To examine whether improvements in health behaviors are associated with reduced risk of cardiovascular disease (CVD) in individuals with newly diagnosed type 2 diabetes.
Population-based prospective cohort study of 867 newly diagnosed diabetic patients aged between 40 and 69 years from the treatment phase of the ADDITION-Cambridge study. Because the results for all analyses were similar by trial arm, data were pooled, and results were presented for the whole cohort. Participants were identified via population-based stepwise screening between 2002 and 2006, and underwent assessment of physical activity (European Prospective Investigation into Cancer-Norfolk Physical Activity Questionnaire), diet (plasma vitamin C and self-report), and alcohol consumption (self-report) at baseline and 1 year. A composite primary CVD outcome was examined, comprised of cardiovascular mortality, nonfatal myocardial infarction, nonfatal stroke, and revascularization.
After a median (interquartile range) follow-up period of 5.0 years (1.3 years), 6% of the cohort experienced a CVD event (12.2 per 1,000 person-years; 95% CI 9.3–15.9). CVD risk was inversely related to the number of positive health behaviors changed in the year after diabetes diagnosis. The relative risk for primary CVD event in individuals who did not change any health behavior compared with those who adopted three/four healthy behaviors was 4.17 (95% CI 1.02–17.09), adjusting for age, sex, study group, social class, occupation, and prescription of cardioprotective medication (P for trend = 0.005).
CVD risk was inversely associated with the number of healthy behavior changes adopted in the year after the diagnosis of diabetes. Interventions that promote early achievement of these goals in patients with newly diagnosed diabetes could help reduce the burden of diabetes-related morbidity and mortality.
Healthy behaviors are associated with a reduced risk of mortality and cardiovascular disease (CVD) in the general population (1–3). The benefits of a healthy lifestyle for individuals at high risk for type 2 diabetes (4–7), or for those with newly diagnosed (8,9) and longstanding (10,11) diabetes are well-established. In those individuals at high risk of diabetes, interventions aimed at promoting healthy behavior changes can prevent or delay the development of diabetes (5,7) and retinopathy (12), and can lead to sustained health benefits (6). Among individuals with newly diagnosed diabetes, behavior change interventions reduce CVD risk factor levels (9) and promote weight loss (8), independent of prescribed medication. While these studies support the hypothesis that lifestyle changes early in the diabetes disease trajectory may confer long-term health benefits, they are too small and of insufficient follow-up time to confirm that lifestyle changes reduce CVD events.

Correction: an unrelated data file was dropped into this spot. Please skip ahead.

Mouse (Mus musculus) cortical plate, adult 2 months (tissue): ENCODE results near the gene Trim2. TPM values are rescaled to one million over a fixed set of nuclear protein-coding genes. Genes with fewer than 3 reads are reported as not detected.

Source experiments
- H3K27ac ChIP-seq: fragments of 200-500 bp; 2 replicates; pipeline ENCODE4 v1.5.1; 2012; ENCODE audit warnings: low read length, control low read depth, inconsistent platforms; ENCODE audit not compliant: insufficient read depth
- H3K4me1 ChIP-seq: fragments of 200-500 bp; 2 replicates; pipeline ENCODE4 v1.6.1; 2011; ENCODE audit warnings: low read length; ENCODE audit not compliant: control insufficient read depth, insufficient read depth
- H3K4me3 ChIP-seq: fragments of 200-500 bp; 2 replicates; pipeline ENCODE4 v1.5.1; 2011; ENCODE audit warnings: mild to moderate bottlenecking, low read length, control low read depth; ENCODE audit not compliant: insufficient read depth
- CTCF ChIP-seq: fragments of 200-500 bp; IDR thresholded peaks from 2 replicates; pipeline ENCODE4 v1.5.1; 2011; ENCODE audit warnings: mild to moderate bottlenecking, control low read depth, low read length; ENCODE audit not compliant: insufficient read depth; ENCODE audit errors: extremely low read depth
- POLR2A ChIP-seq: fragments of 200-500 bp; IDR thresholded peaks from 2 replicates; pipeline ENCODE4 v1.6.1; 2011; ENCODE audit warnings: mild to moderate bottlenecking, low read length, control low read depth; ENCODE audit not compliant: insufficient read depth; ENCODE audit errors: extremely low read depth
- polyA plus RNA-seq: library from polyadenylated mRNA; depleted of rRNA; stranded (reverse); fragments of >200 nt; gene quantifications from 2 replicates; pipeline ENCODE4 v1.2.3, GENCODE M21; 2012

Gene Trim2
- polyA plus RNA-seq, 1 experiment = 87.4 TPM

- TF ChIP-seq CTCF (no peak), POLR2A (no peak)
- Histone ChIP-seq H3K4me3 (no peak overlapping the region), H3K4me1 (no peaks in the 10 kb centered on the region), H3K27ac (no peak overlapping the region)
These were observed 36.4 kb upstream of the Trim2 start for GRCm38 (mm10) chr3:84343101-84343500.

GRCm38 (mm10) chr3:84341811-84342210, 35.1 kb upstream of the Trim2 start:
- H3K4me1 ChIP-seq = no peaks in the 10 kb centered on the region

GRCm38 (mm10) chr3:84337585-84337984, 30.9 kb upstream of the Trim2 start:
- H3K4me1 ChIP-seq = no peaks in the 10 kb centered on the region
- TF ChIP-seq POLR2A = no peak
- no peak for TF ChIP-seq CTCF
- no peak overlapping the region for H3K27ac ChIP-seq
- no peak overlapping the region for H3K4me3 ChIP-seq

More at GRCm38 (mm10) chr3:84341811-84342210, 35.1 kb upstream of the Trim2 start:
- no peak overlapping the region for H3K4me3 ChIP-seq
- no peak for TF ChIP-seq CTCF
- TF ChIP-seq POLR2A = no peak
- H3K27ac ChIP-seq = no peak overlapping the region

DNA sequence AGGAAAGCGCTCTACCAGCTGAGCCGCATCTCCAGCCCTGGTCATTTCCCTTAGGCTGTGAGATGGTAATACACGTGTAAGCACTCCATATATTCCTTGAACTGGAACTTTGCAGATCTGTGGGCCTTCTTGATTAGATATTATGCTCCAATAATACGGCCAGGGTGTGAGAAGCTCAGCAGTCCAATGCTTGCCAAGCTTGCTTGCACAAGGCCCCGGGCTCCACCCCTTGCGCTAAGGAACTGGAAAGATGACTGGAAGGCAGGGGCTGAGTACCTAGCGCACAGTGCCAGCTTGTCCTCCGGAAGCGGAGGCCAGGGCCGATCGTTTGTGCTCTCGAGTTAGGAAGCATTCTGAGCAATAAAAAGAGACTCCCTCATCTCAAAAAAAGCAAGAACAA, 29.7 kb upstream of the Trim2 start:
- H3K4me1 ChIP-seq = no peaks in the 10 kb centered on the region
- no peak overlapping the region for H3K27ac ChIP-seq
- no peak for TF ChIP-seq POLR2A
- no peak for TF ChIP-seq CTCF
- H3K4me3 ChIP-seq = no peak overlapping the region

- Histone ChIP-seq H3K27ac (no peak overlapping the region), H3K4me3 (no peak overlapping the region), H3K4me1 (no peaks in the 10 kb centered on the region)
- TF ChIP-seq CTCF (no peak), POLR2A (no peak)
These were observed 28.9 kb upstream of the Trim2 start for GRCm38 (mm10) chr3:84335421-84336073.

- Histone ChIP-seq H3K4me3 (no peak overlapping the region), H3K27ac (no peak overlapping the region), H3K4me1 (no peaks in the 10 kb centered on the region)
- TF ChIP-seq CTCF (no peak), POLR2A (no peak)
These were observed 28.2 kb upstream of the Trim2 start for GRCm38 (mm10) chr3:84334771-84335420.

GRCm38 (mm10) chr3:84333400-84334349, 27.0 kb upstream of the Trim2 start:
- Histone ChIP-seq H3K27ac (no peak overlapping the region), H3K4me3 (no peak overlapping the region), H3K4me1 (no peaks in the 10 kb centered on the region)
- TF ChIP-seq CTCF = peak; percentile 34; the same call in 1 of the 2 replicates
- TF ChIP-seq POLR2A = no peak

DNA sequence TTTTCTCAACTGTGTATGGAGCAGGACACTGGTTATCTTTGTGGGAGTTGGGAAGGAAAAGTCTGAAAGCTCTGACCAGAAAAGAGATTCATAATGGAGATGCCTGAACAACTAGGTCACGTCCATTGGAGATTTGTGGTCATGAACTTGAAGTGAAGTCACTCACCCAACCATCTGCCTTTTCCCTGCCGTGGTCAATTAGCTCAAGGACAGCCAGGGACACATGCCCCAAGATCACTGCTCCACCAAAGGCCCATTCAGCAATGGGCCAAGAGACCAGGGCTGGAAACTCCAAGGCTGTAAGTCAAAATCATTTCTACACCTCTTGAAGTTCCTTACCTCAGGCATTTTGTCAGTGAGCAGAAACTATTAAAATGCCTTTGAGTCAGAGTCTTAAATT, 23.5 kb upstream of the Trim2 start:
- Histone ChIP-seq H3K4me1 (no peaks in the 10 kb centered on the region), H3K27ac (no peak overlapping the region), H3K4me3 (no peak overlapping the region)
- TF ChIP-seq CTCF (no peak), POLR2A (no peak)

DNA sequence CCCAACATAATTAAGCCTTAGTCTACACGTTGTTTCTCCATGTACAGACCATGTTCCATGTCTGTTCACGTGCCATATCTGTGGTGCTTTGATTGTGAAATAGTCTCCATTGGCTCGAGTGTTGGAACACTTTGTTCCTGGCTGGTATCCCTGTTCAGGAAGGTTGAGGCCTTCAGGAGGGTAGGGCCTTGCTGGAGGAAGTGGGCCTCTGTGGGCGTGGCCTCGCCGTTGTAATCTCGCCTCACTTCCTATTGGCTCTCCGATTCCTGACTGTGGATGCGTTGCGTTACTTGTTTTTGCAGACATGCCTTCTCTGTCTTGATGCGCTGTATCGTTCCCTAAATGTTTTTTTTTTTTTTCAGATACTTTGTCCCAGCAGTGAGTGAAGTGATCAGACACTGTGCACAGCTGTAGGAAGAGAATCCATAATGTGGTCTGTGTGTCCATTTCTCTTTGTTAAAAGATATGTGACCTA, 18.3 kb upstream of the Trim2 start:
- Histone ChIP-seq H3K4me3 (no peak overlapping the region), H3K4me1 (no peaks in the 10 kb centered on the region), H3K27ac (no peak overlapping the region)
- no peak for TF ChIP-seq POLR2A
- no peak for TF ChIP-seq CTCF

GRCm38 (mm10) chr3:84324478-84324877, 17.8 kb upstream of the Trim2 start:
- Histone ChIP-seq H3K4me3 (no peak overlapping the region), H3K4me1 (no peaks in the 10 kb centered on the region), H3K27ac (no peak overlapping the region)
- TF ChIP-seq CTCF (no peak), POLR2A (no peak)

Interventions among individuals with clinically diagnosed diabetes have demonstrated reductions in CVD risk factor levels (10) and CVD events (13–15). However, most of these studies have focused on the benefits of intensive pharmacological treatment (13,14). There is insufficient evidence to confirm whether improvements in health behaviors after diabetes diagnosis reduce CVD outcomes, or whether health behavior change has an impact over and above the effects of medical prescribing. This is important to elucidate at a time when many health care systems are introducing national screening programs (16), which may lead to an increase in the numbers of patients with newly diagnosed diabetes. Using data from the ADDITION-Cambridge study, a cluster-randomized trial in patients with screen-detected diabetes, we examined changes in physical activity, diet, and alcohol consumption in the year after diabetes diagnosis, and their association with CVD outcomes using 5-year follow-up data.
Research Design and Methods
Participants and Study Population
The ADDITION-Cambridge study consisted of the following two phases: a stepwise screening program and a cluster-randomized trial comparing the effects of intensive multifactorial treatment (IT) with routine care (RC) in individuals with screen-detected type 2 diabetes (17). Data from the second treatment phase of the study are reported here. Because results for all analyses were similar by trial arm (study group), data were pooled, and results are presented for the whole cohort. Briefly, 49 general practices (GPs) in eastern England were cluster randomized to screening, followed by IT (n = 26) or RC (n = 23). Eligible participants were aged 40 to 69 years, not known to have diabetes, and with a Cambridge Diabetes Risk Score ≥0.17, corresponding to the top 25% of participants’ risk distribution (18). Exclusion criteria were pregnancy, lactation, illness with a prognosis of death in ≤1 year, or a psychiatric illness likely to preclude involvement/informed consent. In total, 33,539 eligible individuals were invited to partake in the screening program. Diabetes was diagnosed according to World Health Organization criteria (19). Details on ADDITION-Cambridge study participant recruitment have been published (17). A total of 867 individuals with diabetes were identified and agreed to participate. This report conforms with the Strengthening the Reporting of Observational Studies in Epidemiology statement. Ethical approval was obtained from the Eastern Multi-Centre Research Ethics Committee (reference number 02/5/54), and all participants gave written informed consent. The ADDITION-Cambridge trial is registered as ISRCTN86769081.